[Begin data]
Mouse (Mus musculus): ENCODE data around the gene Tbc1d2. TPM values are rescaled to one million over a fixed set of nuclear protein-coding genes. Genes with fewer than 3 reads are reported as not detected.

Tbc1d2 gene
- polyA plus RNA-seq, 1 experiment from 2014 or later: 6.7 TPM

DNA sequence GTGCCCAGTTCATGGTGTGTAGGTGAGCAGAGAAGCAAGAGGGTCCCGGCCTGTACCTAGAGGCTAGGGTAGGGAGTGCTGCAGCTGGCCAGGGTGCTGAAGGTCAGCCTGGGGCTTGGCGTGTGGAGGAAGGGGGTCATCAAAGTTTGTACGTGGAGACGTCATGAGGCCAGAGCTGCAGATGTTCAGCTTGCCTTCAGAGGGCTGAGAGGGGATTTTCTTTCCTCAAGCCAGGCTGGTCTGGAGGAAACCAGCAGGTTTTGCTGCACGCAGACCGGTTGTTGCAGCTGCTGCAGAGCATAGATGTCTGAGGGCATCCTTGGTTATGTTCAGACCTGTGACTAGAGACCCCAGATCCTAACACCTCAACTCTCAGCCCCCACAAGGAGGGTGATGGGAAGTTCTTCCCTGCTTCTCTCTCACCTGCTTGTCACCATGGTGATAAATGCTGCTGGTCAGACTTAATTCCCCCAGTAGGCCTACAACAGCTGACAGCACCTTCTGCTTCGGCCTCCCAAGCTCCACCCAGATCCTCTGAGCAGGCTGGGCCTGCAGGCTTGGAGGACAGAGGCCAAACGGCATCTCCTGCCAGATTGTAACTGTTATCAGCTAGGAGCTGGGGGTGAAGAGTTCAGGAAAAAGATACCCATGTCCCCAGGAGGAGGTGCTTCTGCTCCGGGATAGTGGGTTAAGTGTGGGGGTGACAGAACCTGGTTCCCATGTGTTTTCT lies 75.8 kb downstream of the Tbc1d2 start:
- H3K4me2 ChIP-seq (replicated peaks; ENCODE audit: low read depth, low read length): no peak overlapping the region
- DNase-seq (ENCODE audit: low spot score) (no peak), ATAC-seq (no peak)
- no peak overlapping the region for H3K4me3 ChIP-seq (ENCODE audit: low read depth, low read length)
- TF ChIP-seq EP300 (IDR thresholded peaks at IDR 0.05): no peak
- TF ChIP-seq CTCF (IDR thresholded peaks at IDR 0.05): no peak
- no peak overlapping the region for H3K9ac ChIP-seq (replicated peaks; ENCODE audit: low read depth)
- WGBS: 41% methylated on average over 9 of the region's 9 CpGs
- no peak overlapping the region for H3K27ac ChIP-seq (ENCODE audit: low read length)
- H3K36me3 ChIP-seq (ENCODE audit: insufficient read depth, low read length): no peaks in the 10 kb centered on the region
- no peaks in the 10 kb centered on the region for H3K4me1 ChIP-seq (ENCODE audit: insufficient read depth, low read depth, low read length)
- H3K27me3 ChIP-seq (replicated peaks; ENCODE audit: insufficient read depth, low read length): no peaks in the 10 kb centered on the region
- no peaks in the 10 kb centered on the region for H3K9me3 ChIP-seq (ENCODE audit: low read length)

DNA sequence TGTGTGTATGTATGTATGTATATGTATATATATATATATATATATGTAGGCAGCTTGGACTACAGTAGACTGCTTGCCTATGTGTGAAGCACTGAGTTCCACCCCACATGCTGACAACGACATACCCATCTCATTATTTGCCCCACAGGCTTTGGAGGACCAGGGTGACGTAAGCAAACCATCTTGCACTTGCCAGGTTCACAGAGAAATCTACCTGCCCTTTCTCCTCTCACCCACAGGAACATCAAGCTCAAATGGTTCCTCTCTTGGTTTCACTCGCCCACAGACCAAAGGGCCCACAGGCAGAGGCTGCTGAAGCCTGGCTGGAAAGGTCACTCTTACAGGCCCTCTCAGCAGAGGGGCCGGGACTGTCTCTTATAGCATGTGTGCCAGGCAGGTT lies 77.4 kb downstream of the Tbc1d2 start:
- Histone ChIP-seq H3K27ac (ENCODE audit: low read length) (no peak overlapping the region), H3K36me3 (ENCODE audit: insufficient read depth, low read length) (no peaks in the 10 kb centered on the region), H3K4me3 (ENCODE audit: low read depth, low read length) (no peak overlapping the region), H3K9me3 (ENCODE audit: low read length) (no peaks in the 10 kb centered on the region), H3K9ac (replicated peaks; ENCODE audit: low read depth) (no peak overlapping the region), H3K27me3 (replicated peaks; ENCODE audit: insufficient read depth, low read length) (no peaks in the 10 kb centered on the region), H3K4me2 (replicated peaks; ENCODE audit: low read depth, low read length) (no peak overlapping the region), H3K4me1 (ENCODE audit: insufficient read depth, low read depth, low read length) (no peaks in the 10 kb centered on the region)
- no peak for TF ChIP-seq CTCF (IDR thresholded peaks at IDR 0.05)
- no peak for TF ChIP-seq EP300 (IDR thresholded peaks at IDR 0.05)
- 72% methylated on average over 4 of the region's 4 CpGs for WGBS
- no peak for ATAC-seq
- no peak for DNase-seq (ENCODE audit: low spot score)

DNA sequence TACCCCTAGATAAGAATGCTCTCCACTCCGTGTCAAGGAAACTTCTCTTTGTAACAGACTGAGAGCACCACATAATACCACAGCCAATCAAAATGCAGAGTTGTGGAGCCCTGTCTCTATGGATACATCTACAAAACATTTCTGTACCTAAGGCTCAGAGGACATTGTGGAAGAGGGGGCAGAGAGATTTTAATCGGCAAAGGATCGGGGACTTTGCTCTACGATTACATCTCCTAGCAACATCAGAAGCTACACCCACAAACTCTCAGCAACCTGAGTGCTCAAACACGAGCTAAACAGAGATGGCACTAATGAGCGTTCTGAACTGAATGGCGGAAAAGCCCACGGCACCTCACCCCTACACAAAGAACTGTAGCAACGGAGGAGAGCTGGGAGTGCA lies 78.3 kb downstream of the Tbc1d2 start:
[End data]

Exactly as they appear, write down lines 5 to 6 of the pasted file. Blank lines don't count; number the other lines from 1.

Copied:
- H3K4me2 ChIP-seq (replicated peaks; ENCODE audit: low read depth, low read length): no peak overlapping the region
- DNase-seq (ENCODE audit: low spot score) (no peak), ATAC-seq (no peak)